The LIANZA Office joined Jacinda in doing a happy dance when we heard the announcement that there are no active cases of COVID-19 in the country.

What does Level 1 mean for your library?

Libraries around New Zealand can now return to relative normalcy. Libraries will no longer be required to provide a manual sign-in for customers under Alert Level 1. However, they are being urged to continue to display QR code posters at the entry of premises, so people can scan in and can keep a record for themselves. The Prime Minister said on Monday 'We are asking all businesses and services where the public visit or enter to provide people the opportunity to maintain their own diaries of where they’ve been.'

At Level 1 there are no controls on businesses and services, gatherings, physical distancing, sport and recreation. However, libraries should remain vigilant and prepared, as the PM said: 'There is still a global pandemic going on. People and businesses should be prepared to act fast to step up alert levels if we have to.'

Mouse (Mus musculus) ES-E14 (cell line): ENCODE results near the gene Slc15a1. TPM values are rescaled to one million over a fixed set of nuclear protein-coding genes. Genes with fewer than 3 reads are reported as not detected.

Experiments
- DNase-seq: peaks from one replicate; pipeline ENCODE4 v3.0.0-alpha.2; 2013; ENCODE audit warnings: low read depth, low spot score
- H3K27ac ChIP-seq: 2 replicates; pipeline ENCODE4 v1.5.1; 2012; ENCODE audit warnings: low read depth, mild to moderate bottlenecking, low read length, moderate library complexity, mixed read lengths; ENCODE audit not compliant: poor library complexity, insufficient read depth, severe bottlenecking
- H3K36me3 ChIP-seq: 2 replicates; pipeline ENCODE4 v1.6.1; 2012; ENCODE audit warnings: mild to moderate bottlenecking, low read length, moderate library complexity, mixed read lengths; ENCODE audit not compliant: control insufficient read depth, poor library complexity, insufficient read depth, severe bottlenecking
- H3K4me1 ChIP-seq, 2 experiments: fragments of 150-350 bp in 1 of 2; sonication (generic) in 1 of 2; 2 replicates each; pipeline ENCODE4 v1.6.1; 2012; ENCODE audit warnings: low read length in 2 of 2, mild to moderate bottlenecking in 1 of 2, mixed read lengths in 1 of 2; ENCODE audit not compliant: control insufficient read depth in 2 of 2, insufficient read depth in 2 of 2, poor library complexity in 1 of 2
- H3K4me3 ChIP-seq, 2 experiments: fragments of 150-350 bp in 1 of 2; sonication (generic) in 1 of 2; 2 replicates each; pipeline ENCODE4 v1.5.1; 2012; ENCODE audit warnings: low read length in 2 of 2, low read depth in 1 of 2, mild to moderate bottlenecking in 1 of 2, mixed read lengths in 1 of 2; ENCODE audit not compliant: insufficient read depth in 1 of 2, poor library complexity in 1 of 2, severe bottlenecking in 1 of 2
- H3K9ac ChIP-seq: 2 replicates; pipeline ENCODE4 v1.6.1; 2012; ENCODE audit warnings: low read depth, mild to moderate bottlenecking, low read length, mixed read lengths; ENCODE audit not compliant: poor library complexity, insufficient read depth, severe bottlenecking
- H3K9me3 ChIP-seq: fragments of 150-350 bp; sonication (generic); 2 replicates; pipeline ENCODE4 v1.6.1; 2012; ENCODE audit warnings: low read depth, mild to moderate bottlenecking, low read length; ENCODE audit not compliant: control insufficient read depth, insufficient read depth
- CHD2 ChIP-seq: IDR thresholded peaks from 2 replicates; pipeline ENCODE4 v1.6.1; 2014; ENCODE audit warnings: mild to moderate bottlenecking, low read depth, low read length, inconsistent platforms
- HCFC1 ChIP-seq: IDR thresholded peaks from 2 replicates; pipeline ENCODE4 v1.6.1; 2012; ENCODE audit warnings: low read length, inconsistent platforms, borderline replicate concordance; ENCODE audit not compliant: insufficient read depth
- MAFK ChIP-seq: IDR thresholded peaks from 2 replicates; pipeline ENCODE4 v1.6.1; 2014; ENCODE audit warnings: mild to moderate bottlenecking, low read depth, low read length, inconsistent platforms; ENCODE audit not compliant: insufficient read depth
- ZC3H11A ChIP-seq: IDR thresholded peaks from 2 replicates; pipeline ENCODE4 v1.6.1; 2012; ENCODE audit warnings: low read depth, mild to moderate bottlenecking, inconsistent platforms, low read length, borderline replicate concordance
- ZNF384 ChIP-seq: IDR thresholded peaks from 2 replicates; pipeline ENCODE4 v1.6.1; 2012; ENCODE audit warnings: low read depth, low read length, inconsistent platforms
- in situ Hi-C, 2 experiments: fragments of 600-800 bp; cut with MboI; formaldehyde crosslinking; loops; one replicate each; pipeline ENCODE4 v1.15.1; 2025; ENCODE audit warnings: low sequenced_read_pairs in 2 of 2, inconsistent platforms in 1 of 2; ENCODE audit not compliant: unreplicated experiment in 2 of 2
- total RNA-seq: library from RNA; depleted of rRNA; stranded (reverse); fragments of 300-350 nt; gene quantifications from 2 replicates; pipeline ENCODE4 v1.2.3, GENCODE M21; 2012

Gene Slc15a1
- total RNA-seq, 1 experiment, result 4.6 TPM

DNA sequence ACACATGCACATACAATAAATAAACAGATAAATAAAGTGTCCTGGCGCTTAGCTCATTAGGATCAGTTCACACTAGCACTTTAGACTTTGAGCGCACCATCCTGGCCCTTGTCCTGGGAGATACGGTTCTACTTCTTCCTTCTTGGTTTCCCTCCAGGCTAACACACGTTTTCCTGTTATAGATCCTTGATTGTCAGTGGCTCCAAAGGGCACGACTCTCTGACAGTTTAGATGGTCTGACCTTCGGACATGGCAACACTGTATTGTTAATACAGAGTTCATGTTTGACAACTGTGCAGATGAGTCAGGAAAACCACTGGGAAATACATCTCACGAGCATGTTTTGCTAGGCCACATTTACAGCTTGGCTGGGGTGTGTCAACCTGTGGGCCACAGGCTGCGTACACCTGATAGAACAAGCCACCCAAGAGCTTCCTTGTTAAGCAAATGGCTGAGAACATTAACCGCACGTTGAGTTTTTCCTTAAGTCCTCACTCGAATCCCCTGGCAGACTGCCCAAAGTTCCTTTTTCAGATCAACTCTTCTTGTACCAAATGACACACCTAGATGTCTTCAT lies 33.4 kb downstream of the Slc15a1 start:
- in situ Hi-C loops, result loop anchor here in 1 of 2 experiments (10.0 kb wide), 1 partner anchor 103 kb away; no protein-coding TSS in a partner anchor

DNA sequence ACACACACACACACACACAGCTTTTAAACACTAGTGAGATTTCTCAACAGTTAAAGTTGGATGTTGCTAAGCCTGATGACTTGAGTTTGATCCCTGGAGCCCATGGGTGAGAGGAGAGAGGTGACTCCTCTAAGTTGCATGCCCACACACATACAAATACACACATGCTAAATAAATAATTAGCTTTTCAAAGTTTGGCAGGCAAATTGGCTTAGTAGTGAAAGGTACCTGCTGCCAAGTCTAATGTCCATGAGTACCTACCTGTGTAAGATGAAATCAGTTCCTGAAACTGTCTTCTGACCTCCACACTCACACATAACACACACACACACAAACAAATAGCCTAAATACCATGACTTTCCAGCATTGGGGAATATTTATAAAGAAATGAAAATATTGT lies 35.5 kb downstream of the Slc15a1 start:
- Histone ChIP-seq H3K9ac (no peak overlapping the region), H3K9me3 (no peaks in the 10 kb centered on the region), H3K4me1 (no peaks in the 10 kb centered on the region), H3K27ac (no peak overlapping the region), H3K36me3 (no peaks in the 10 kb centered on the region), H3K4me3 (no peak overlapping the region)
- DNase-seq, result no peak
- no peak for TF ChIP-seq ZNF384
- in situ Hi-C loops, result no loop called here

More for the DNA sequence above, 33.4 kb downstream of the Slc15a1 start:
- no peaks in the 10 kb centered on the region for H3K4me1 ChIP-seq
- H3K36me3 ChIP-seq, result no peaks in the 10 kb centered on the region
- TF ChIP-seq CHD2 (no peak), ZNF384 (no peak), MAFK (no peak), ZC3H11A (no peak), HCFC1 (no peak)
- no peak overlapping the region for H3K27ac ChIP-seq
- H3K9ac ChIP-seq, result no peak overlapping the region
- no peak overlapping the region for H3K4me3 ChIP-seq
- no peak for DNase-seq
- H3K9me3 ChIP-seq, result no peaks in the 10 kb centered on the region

Library staff should still:

  • Regularly wash and dry their hands or use an alcohol based hand sanitiser
  • Avoid touching their face, particularly while handling returned items
  • Cough or sneeze into their elbow and wash and dry hands or use hand sanitiser after blowing their nose
  • Stay home if they are sick
  • With good hand hygiene, shared staff equipment does not need to be wiped between use, but equipment and high touch surfaces in the library should be regularly cleaned throughout the day

Library users should be encouraged to (consider signage as appropriate):

  • Not enter the facility if they are unwell
  • Use hand sanitiser on entering the library
  • Cough or sneeze into their elbow and wash and dry hands or use hand sanitiser after blowing their nose
  • Use the contact tracing app to scan the library QR code

Collectively, the library and information sector rose to meet this challenge, as we have risen to other challenges before, by sharing insights, knowledge, and practical help. Great work!